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Spur Cell Anemia Workup

  • Author: Christopher D Braden, DO; Chief Editor: Emmanuel C Besa, MD  more...
 
Updated: Dec 06, 2015
 

Approach Considerations

Complete blood count

Test findings reveal variable degrees of anemia, with the hematocrit commonly between 15% and 20%. White blood cell and platelet counts may be normal; however, due to the severe and advanced liver disease, they are decreased in most cases.

Reticulocyte count

An increase in the reticulocyte count depends on the degree of the anemia, but it is usually greater than 5%. In certain cases, the reticulocyte count may be decreased as a result of concomitant folate deficiency.

Liver function tests

Hyperbilirubinemia, predominantly indirect bilirubin, is present, and its increase parallels the hemolysis. Synthetic liver function is decreased, as evidenced by low levels of albumin and fibrinogen and prolongation of the prothrombin time (PT) and activated partial thromboplastin time (aPTT).

Plasma lipids

This study is helpful in screening suspected cases of abetalipoproteinemia. Serum cholesterol, phospholipid, and triglyceride levels are very low. Lipoprotein electrophoresis reveals the absence of beta-lipoproteins.

Blood typing

Kell antisera react poorly with red blood cells, white blood cells, or both in the McLeod phenotype.

Serum creatine kinase

In McLeod syndrome, the creatine kinase levels are increased.

Intestinal biopsy in abetalipoproteinemia

This procedure reveals the presence of fat droplets within the mucosal cells.

Next

Peripheral Blood Film

This study is the mainstay for the diagnosis of spur cell anemia. It reveals the presence of red blood cells with thornlike surface projections, which are variable in size.

Characteristically, a high percentage of acanthocytes is present, equal to or greater than 20% of the erythrocytes observed. In cases of liver disease, target cells also may be seen (see the image below), particularly if obstructive jaundice is present.

Acanthocytes with target cells in a patient with a Acanthocytes with target cells in a patient with advanced liver disease.
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Contributor Information and Disclosures
Author

Christopher D Braden, DO Hematologist/Oncologist, Chancellor Center for Oncology at Deaconess Hospital

Disclosure: Nothing to disclose.

Coauthor(s)

Issam Makhoul, MD Associate Professor, Department of Medicine, Division of Hematology/Oncology, University of Arkansas for Medical Sciences

Issam Makhoul, MD is a member of the following medical societies: American Society of Clinical Oncology, American Society of Hematology

Disclosure: Nothing to disclose.

Mansoor Javeed, MD, FACP Clinical Assistant Professor of Medicine, University of California, Davis, School of Medicine; Consultant, Sierra Hematology-Oncology Medical Center

Mansoor Javeed, MD, FACP is a member of the following medical societies: American College of Physicians, Pennsylvania Medical Society

Disclosure: Nothing to disclose.

Chief Editor

Emmanuel C Besa, MD Professor Emeritus, Department of Medicine, Division of Hematologic Malignancies and Hematopoietic Stem Cell Transplantation, Kimmel Cancer Center, Jefferson Medical College of Thomas Jefferson University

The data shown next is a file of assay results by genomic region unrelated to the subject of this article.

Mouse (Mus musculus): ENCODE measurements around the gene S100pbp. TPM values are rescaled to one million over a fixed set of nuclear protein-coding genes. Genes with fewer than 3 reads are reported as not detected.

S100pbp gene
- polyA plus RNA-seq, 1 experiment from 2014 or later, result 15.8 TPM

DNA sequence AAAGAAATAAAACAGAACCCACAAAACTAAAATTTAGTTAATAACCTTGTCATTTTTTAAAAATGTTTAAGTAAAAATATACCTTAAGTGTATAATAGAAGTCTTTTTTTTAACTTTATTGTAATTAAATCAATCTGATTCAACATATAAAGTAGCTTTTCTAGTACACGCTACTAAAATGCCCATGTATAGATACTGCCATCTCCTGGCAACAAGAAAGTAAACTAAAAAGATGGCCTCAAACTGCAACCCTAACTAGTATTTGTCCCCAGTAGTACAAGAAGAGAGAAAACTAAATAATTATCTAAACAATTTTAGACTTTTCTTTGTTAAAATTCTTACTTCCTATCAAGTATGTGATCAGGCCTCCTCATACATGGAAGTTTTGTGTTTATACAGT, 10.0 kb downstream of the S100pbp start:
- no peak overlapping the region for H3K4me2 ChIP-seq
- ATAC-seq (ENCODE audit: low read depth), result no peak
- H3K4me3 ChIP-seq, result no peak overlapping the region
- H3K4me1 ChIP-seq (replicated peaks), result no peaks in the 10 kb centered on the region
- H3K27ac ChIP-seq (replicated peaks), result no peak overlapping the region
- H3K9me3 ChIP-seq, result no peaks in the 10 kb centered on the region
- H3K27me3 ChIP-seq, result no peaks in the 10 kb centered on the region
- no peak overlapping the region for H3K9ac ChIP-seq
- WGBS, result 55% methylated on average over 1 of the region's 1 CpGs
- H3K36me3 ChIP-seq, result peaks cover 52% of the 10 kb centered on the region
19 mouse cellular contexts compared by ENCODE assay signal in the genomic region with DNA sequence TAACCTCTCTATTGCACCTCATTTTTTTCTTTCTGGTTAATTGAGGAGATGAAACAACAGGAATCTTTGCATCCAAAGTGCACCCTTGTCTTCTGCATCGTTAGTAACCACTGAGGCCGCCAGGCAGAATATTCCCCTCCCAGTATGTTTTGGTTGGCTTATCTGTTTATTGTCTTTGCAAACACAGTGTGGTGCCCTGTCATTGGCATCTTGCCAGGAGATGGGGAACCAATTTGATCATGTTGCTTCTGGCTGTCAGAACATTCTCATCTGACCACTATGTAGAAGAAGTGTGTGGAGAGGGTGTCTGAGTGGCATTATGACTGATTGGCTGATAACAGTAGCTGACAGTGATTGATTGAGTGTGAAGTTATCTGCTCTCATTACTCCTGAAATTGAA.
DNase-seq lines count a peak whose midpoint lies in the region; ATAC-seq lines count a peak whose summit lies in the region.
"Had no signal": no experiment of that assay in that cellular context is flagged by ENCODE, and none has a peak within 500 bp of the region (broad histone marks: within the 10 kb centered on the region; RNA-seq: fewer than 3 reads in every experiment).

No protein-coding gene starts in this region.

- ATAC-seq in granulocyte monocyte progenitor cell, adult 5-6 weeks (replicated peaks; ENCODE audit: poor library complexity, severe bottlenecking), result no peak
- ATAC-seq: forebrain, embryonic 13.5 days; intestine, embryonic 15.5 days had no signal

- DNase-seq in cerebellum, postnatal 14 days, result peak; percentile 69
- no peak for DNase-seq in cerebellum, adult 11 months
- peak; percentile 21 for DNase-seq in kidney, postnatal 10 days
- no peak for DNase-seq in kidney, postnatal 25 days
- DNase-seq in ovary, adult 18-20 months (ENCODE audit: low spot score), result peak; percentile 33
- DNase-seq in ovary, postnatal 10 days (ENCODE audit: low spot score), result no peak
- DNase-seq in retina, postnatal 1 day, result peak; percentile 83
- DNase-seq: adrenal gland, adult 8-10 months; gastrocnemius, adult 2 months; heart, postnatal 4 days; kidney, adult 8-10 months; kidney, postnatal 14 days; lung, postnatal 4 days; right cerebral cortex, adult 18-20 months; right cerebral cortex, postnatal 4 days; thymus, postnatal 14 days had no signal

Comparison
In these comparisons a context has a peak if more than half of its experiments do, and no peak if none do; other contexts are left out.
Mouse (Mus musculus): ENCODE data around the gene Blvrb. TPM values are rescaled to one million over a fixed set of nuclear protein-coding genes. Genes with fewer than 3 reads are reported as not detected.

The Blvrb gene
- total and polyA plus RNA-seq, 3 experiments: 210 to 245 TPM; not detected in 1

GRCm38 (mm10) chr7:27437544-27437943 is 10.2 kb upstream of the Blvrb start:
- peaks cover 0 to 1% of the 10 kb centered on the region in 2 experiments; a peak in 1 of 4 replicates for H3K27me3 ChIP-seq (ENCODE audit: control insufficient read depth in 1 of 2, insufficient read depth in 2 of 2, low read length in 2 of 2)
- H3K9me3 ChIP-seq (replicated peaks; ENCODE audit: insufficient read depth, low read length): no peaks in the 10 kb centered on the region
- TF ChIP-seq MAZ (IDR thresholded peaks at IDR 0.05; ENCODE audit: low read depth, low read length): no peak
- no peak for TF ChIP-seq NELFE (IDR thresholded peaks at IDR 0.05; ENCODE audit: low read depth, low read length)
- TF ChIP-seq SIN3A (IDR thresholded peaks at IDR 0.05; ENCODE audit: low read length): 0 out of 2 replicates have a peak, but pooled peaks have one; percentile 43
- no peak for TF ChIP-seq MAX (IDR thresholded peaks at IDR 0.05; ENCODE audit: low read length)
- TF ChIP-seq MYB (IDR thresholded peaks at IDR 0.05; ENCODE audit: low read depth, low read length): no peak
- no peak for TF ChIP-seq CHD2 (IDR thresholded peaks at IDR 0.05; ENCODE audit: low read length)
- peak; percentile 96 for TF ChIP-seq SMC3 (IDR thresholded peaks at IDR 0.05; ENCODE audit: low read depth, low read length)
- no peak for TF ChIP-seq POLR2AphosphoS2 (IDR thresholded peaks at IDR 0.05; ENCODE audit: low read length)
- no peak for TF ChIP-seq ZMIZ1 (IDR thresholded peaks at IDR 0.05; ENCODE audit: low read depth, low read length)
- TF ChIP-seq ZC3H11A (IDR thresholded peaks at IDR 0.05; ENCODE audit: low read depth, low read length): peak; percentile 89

Emmanuel C Besa, MD is a member of the following medical societies: American Association for Cancer Education, American Society of Clinical Oncology, American College of Clinical Pharmacology, American Federation for Medical Research, American Society of Hematology, New York Academy of Sciences

Disclosure: Nothing to disclose.

Acknowledgements

James O Ballard, MD Kienle Chair for Humane Medicine, Professor, Departments of Humanities, Medicine, and Pathology, Division of Hematology/Oncology, Milton S Hershey Medical Center, Pennsylvania State University College of Medicine

James O Ballard, MD is a member of the following medical societies: Alpha Omega Alpha, American College of Physicians, and American Society of Hematology

Disclosure: Nothing to disclose.

Marcel E Conrad, MD (Retired) Distinguished Professor of Medicine, University of South Alabama

Marcel E Conrad, MD is a member of the following medical societies: Alpha Omega Alpha, American Association for the Advancement of Science, American Association of Blood Banks, American Chemical Society, American College of Physicians, American Physiological Society, American Society for Clinical Investigation, American Society of Hematology, Association of American Physicians, Association of Military Surgeons of the US, International Society of Hematology, Society for Experimental Biology and Medicine, and Southwest Oncology Group

Disclosure: Nothing to disclose.

Koyamangalath Krishnan, MD, FRCP, FACP Paul Dishner Endowed Chair of Excellence in Medicine, Professor of Medicine and Chief of Hematology-Oncology, Program Director, Hematology-Oncology Fellowship, James H Quillen College of Medicine at East Tennessee State University

Koyamangalath Krishnan, MD, FRCP, FACP is a member of the following medical societies: Alpha Omega Alpha, American College of Physicians-American Society of Internal Medicine, American Society of Hematology, and Royal College of Physicians

Disclosure: Nothing to disclose.

Francisco Talavera, PharmD, PhD Adjunct Assistant Professor, University of Nebraska Medical Center College of Pharmacy; Editor-in-Chief, Medscape Drug Reference

Disclosure: Medscape Salary Employment

References
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Acanthocytes with target cells in a patient with advanced liver disease.
 
 
 
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